Farmhouse Florals.

One of my favorite things about this time of year is being able to walk outside into my garden and put together a beautiful, fresh floral arrangement at a moments notice. Whether I want to drop a bouquet of flowers off to a friend, or simply bring a bundle inside to make it entertaining-ready, I know I can always pull together something special.

Today I'm sharing a little "how-to" on creating a Farmhouse Floral arrangement of your own.

white and green farmhouse florals with hydrangea and herbs / heirloomed

THE VESSEL

When creating a great arrangement I always start with the base. I love mixing and matching tones and textures when it comes to vases, like pewter, glass, crystal, ceramics, stonewares and enamelware.  In keeping with the farmhouse approach, using a slightly unexpected vessel like a pitcher or an urn makes a great home for your florals.

And, truth-be-told, vases are some of my favorite things to find at thrift and antique stores because they are always something people have multiples of and tend to get rid of, and they are almost always such a great price compared to buying new. Not to mention finding something truly unique.

In choosing the vessel I also consider what greens and florals will be going inside to ensure the structure and size of the arrangement is properly displayed and can withhold the balance.

vintage glass and pewter vases / farmhouse florals / heirloomed
how to create a farmhouse garden / heirloomed
clipping fresh coneflowers / heirloomed

THE GARDEN

The next step in creating a Farmhouse Arrangement is actually creating the garden to support it. When we built our house over two years ago I knew I wanted to do something special with our yard that didn't feel neighborhood landscaped but instead felt thoughtful and cottage-inspired. 

I like to call the approach a "Farmhouse Garden." We have edible elements, like blueberry bushes, a fig tree and and a huge abundance of herbs (like, everywhere) that I use in the kitchen almost daily.  Because of my love of neutrals, I tried to stick to mostly whites + greens as a palette with a variety of hydrangeas being the hero. We pulled in some traditional elements, like boxwoods, and finally mixed in some sentaimental picks that I remembered from my Mom, Grandma + Great Grandmother's gardens, like camellia, tea olives + roses.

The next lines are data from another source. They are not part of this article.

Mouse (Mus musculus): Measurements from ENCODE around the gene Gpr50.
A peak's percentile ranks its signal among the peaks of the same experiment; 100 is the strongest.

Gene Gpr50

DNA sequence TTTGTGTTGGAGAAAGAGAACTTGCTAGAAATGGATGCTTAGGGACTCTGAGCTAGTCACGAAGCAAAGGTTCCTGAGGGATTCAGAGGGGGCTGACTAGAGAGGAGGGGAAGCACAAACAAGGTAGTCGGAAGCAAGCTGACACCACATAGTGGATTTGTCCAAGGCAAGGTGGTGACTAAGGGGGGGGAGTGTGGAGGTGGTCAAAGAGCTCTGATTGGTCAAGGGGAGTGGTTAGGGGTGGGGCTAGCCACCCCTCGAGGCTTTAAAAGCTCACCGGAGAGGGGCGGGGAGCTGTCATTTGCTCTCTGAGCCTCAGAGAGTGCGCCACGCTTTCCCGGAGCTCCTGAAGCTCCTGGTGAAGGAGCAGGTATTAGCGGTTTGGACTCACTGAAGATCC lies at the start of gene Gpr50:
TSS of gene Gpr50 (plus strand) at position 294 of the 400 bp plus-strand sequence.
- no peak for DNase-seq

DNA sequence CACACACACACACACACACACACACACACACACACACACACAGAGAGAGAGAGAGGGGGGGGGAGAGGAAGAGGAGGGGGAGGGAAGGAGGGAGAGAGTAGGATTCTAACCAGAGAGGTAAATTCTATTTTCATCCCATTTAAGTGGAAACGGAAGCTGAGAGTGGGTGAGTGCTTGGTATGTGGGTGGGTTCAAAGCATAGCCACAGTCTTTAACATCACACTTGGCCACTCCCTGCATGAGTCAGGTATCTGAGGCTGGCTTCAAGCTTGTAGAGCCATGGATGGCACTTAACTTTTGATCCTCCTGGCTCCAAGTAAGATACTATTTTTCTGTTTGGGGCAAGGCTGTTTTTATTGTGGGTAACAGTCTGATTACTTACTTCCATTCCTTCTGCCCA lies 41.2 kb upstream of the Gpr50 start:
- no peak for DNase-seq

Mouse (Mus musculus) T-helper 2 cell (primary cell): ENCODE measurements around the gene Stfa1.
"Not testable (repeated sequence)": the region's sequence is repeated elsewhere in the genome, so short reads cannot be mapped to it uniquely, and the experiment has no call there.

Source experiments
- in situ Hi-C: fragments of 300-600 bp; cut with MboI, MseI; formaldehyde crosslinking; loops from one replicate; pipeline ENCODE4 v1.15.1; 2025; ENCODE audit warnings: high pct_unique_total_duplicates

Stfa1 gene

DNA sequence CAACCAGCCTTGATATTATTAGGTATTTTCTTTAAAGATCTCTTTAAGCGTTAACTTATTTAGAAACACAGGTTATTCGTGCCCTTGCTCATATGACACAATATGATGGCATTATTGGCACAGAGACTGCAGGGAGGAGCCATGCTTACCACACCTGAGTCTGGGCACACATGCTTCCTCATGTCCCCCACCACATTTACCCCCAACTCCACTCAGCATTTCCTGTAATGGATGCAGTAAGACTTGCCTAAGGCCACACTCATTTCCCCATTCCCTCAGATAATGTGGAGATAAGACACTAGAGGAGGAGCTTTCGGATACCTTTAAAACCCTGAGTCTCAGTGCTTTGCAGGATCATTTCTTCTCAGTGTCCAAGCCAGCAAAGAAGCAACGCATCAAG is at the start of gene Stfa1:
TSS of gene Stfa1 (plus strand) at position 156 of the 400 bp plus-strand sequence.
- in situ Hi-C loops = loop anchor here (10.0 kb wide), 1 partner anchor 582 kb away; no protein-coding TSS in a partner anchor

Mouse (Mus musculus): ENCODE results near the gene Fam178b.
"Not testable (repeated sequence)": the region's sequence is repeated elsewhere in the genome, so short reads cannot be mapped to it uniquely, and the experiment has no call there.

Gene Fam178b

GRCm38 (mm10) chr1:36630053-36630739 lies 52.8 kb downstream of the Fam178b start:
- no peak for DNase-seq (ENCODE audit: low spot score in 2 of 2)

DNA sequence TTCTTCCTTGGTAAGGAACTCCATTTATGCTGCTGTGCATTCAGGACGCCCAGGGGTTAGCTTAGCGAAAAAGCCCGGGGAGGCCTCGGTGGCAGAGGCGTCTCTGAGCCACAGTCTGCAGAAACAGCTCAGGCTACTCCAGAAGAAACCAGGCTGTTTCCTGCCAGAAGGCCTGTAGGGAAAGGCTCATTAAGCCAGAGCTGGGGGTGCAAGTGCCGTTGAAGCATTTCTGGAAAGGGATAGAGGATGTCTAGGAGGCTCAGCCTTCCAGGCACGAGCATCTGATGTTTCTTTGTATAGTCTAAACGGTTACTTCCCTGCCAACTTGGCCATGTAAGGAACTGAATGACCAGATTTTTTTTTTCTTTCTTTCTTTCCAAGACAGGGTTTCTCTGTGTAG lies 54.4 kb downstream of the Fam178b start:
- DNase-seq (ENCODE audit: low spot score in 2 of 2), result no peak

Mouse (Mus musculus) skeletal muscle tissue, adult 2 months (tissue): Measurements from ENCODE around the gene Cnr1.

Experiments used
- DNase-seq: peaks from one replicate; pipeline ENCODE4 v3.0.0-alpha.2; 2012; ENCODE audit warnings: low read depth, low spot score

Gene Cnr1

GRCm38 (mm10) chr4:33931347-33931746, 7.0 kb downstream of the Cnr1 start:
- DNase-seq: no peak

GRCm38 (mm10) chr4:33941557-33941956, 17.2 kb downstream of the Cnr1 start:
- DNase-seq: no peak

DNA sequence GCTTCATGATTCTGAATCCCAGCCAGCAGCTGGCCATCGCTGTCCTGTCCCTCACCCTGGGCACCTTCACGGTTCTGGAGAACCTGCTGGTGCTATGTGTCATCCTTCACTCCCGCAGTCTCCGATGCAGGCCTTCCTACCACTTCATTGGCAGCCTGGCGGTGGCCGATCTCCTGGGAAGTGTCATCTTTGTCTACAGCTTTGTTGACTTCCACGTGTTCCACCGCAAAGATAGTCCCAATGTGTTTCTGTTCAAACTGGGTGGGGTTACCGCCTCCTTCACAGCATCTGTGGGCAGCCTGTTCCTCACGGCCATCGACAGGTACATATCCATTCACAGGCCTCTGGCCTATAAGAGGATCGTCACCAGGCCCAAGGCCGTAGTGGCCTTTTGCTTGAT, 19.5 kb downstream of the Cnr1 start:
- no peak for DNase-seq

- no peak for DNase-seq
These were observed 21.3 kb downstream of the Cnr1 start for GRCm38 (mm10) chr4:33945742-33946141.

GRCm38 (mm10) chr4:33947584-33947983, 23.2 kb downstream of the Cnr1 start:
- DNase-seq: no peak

Crafting just the right garden to pull from at a moments notice also meant I had to have things in my garden that practically grew themselves. Native plants and those that grow like weeds, like the mint or rosemary in our garden, was key to ensuring I didn't kill everything before I got the chance to take clippings. After just two years we have a plentiful enough supply to cut anytime I need to.

I absolutely love using herbs in my floral arrangements. I think it's unexpected, has an amazing aroma in your home and who can resist the beauty of a large bundle of rosemary or lavender anyways?

growing rosemary in your herb garden / heirloomed
white hydrangeas / farmhouse garden / heirloomed
how to make a farmhouse floral and herb arrangement / heirloomed

THE ARRANGEMENT

Once you've gathered your vessels and taken your clippings from the garden it's time to start getting your arrangement together. Now the thing I like most about a farmhouse approach is that it doesn't have to perfect to come together. By definition it means simplicity, from the fields, unstructured and has a utilitarian nature to it. You're pulling together what you have an making it work beautifully together. I pretty much take that approach to life.

I like to start by taking a quick overview of what I've cut and make piles of the flowers and greens based on which will go together in a vase. For each arrangement I begin with the largest, hero pieces of my arrangements and in this case it's always my Limelight Hydrangeas. I cut them longer than needed because you can always take away, and because I kind of like them when they're just slightly "too" long as they droop over the sides of the edges. 

I then layer in the taller elements to give it a little height if needed, and for me that is greenery 95% of the time. I think it serves a great base and gives your bouquet the density it needs to be substantial. 

Finally, I'll scatter in the specials. These are often smaller florals like white coneflowers or sprigs of echinacea to give it a little accent, variety and texture, and to appropriately fill in the low to medium height area of the arrangement.

Keeping it simple often means using a lot of one thing, so even just a huge vase full of one thing can make the most gorgeous, dramatic statement. Just keep adding, clipping, fluffing and admiring until you love it. Like most things, it's all about the layers.

how to arrange a farmhouse floral arrangement / heirloomed
white hydrangea with herbs and greens / heirloomed
vintage garden clippers / heirloomed
vintage crystal cut vase / heirloomed
Arranging a farmhouse floral with lavender and white hydrangea / heirloomed
farmhouse floral arrangement / heirloomed

Another trick to perfecting your Farmhouse Florals is in bouquet form. It makes a special story and more meaningful gift when the recipient knows you not only dropped off the flowers but took the time to plant and grow them too. 

I love gathering the bundle and wrapping it in a swath of Kraft paper, tied with a few simple rounds of white bakers twine and adding a quick handwritten note. Nothing makes me more proud than delivering an armful to a friend.

Love to know some of your favorite tips + tricks to your arrangements, or other plants and flowers you love to use from your own garden #HEIRLOOMED

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how to make a farmhouse floral arrangement / heirloomed

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